India Finally Admits No One Killed in Balakot Air Strikes

India finally acknowledged that there were no casualties in the Balakot Air- Strikes. “The air strikes by Indian Air Force were just a warning,” said Union Minister Surinder Singh Ahluwalia in an interview with an Indian TV channel.

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“Neither Prime Minister Narendra Modi nor any government spokesperson had given any figure on casualty of air strikes,” said Ahluwalia. “Rather, it was the Indian media and social media where the unconfirmed figures of terrorists killed were being calculated.”

Earlier, Finance Minister Arun Jaitley has said the Indian government would not share proof that “a very large number” of militants were reportedly killed in the Balakot air strikes on February 26, after doubts were raised that there were casualties in the attack that stoked tensions between the two nuclear-armed countries.

On February 26, Indian fighter jets had carried out air strikes in Balakot on what the Modi administration alleged were ‘militant camps’. Islamabad has denied any such camps existed.

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On the same day, Indian Foreign Secretary Vijay Gokhale had claimed that Indian Air Force (IAF) jets had destroyed a key ‘terror camp’ and killed scores of terrorists. The figure informally leaked to the Indian media by the Indian government sources had put the number of slain terrorists at 300.

The Indian foreign secretary had stated that a very large number of terrorists, trainers, senior commanders and groups of militants had been eliminated. The attack site has been visited by several international news teams. Two Reuters reporters, who visited the area, quoted villagers as saying no militant camps existed in the area.

The Reuters team also found that villagers had heard four loud bangs at the time of the attack, but said only one person had been wounded by bomb shards.

It also said the damage from the strike was limited to about 15 pine trees being brought down in the area. Al Jazeera journalists also visited the attack site and quoted witnesses and local journalists as saying that the munitions dropped by the Indian aircraft had hit an uninhabited forest in Balakot. Additionally, Associated Press journalists visiting the site saw several large craters and upended trees but no sign of remnants of a terrorist training camp. And increasingly, questions are also being raised in the Indian media regarding the Indian government’s version of events.

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Finally, on Thursday, New Delhi presented what it claimed was ‘incontrovertible proof’ that Pakistan used its F-16 fighter jets in Wednesday’s air action in the form of the remains of an American-made missile.

“There is enough evidence to show that F-16s were used in this mission through their electronic signatures. Parts of AMRAAM air-to-air missile which is carried only on Pakistani F-16s was recovered east of Rajouri within the Indian territory,” announced Indian Air Vice Marshal RGK Kapoor, flanked by two other top officials from India’s other two military services.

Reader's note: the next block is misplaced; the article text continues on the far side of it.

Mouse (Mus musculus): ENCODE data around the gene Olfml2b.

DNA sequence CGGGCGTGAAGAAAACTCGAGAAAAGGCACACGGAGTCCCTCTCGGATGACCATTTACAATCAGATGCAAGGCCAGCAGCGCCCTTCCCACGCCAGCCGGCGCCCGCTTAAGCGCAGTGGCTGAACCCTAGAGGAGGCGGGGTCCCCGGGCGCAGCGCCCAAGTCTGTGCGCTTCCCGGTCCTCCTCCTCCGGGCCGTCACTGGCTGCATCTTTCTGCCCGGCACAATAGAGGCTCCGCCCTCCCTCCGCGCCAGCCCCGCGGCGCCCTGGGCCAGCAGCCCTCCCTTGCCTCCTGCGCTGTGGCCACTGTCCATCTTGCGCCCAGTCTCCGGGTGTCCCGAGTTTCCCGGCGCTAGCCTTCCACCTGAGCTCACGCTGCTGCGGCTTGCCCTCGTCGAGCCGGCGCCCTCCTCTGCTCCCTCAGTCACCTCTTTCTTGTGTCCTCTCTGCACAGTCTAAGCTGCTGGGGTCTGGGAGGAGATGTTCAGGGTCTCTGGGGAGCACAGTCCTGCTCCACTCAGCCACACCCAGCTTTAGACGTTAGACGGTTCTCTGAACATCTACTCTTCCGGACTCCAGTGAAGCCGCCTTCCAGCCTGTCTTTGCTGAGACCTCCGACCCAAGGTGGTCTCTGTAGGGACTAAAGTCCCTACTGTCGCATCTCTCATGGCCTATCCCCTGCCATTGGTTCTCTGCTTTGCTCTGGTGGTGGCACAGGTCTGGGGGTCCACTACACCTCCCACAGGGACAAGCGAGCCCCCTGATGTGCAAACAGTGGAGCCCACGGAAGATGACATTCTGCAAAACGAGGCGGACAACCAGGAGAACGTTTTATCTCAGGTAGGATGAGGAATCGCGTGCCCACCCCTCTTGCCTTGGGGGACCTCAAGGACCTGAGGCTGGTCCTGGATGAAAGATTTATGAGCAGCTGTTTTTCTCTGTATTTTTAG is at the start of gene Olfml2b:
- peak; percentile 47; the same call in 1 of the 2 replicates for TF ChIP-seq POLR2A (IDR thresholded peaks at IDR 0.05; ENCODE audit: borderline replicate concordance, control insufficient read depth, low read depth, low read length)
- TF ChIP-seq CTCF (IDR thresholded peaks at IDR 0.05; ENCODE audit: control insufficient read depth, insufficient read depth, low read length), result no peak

By insisting that the missile could only have been launched from an F-16, the Indian military brass had hoped that presenting the wreckage would bolster their claim of having shot down a PAF jet of the type. However, in their haste to shift the narrative, the Indian military overlooked a crucial detail that could connect the wreckage to a batch of missiles sold to Taiwan.

Markings on the wreckage displayed by Indian generals at a much-vaunted news conference identified the missile as an AIM-120C-5 AMRAAM.  The markings also identified the contract number of the missile as FA8675-05-C-0070.

A Google search by using the keyword ‘AMRAAM’ along with the serial number in question returned links to a US Department of Defense (DoD) document titled “Report to Congress on Department Of Defense Sales of Significant Military Equipment to Foreign Entities Fiscal Year 2009”.

The report revealed that contract number FA867505C0070 corresponded to a batch of AIM-120C-5 AMRAAM missiles supplied to Taiwan in a Foreign Military Sale worth $2.38 million. The flare-up appeared to be easing on Saturday after Islamabad handed back captured IAF Wing Commander Abhinandan Varthaman Friday night.

“There was neither any compulsion nor any pressure to release the Indian pilot. Pakistan does not want regional peace to be put at stake for the sake of [Indian] politics,” Foreign Minister Shah Mehmood Qureshi said while addressing a news conference on Saturday, a day after Pakistan freed the IAF pilot.

However, the latest act of aggression by India came a day after the release of the pilot. According to Inter-Services Public Relations (ISPR), the situation is ‘relatively calm’ along the Line of Control (LoC) after a heavy exchange of fire between Friday and Saturday night. Two Pakistan Army soldiers embraced martyrdom in unprovoked and indiscriminate firing by Indian forces along LoC on Saturday, the military’s media wing said.

Following the Pulwama incident, the IAF fighter jets violated Pakistani airspace near LoC and were chased away by Pakistan Air Force (PAF) jets on February 26. Living up to its promise to ‘surprise’ India, the very next day PAF fighter jets shot down two Indian warplanes and captured the IAF pilot after they intruded into its airspace while responding to a Pakistani aerial mission on targets inside Jammu and Kashmir.

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